Between the bench, the bedside and the office: The need to build bridges between working neuroscientists and ethicists.

Publisher:
SAGE Publications
Publication Type:
Journal Article
Citation:
Clinical Ethics, 2014, 9 (4), pp. 113 - 119
Issue Date:
2014-12
Full metadata record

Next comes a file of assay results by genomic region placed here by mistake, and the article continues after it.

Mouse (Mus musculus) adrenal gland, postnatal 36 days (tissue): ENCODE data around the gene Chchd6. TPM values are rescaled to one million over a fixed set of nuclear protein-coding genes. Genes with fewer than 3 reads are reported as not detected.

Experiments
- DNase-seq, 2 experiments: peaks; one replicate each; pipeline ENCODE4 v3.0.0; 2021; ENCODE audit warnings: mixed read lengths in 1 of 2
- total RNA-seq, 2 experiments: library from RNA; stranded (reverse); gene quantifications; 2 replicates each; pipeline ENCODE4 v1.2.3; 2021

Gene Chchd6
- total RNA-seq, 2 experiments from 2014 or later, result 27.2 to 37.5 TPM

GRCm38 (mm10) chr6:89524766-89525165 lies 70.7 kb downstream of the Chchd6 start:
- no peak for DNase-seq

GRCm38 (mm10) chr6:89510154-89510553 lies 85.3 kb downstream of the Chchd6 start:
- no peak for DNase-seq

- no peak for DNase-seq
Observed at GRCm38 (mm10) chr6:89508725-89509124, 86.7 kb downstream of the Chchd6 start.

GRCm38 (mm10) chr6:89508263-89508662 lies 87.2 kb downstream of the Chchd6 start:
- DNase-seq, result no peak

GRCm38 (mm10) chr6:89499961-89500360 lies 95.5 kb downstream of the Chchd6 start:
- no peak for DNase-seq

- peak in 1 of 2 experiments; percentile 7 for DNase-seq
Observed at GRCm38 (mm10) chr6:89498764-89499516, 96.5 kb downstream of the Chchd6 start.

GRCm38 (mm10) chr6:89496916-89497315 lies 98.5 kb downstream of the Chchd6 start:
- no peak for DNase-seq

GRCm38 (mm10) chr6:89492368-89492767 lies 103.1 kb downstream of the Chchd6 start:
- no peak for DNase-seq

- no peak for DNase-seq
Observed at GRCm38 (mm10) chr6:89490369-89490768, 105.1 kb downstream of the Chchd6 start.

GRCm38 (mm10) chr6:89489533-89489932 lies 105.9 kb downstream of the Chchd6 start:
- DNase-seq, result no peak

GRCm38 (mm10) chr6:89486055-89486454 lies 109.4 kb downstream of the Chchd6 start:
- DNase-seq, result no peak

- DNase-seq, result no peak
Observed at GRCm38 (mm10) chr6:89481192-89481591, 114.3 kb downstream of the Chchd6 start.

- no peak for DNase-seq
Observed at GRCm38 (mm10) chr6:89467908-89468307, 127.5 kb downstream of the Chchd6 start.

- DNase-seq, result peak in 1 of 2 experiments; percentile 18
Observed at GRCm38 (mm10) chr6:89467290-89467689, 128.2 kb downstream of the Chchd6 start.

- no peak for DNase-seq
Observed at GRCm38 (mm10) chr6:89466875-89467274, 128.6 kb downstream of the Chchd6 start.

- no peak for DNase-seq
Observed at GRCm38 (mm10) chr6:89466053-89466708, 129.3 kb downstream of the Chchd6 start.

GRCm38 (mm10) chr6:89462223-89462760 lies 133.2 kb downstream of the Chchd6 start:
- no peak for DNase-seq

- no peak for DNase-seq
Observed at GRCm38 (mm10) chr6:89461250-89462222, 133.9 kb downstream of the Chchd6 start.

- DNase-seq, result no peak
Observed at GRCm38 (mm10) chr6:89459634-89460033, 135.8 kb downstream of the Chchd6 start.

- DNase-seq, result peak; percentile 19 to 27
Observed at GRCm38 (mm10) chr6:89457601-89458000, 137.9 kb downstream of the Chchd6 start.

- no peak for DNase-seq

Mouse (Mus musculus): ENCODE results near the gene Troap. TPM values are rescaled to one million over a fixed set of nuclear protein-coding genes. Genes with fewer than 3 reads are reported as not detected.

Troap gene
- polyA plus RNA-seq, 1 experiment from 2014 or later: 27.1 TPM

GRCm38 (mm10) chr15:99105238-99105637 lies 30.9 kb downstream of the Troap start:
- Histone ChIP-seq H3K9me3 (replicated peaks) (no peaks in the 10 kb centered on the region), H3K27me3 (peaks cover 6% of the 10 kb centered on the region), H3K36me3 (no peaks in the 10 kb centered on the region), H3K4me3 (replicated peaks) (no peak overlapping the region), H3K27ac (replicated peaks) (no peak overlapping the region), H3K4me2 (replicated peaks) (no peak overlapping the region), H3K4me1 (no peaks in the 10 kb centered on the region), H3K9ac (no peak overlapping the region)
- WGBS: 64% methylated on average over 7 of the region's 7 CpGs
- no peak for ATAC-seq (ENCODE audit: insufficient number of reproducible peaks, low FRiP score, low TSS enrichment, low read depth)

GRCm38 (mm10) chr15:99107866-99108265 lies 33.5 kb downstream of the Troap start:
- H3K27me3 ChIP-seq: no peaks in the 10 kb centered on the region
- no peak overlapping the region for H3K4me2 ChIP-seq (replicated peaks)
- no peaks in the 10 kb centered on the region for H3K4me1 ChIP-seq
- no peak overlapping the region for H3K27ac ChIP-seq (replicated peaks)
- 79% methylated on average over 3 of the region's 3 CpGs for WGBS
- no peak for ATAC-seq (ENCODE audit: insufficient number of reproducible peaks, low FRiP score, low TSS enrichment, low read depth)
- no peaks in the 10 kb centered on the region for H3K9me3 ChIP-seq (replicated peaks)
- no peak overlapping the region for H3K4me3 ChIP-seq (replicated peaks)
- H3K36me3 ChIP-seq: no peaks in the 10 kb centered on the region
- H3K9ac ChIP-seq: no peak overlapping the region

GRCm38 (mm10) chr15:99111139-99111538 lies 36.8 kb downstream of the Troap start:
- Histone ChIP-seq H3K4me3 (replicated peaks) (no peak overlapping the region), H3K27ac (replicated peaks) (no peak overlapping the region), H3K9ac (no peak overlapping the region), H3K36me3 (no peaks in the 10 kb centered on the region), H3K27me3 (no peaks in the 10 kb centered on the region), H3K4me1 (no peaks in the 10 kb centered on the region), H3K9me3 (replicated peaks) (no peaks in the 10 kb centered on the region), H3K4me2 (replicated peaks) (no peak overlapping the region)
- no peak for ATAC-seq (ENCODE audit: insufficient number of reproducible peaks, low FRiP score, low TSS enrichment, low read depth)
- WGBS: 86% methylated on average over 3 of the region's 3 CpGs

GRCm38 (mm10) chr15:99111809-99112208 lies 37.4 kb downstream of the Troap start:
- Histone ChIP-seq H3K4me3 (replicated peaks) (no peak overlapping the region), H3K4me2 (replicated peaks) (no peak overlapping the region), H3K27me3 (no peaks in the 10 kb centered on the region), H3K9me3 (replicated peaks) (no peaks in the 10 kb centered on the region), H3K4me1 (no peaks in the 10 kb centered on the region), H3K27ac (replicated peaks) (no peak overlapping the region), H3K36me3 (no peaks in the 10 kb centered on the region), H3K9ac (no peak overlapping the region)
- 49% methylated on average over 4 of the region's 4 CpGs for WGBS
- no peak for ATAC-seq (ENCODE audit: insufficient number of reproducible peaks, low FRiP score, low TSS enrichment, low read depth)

This paper presents findings from an empirical study that explored the meaning of ethics in the everyday work of neuroscientists. Observation and interviews were carried out in one neuroscience research group that was involved in bench-to-bedside translational research. We focus here specifically on the scientists' perceptions of bioethics. Interviewees were often unfamiliar with bioethics as a discipline, particularly the more junior members of the group. Those who were aware of its existence largely viewed it as something distant from them, and as either too abstract, not relevant or an alien imposition on their work. Some interviewees themselves pointed to the need for better 'bridge building' between ethical principles and real-world examples drawn from scientific practice, and we argue that this space is where a more empirically grounded ethics may be useful in terms of actually engaging scientists at both the bench and the bedside.
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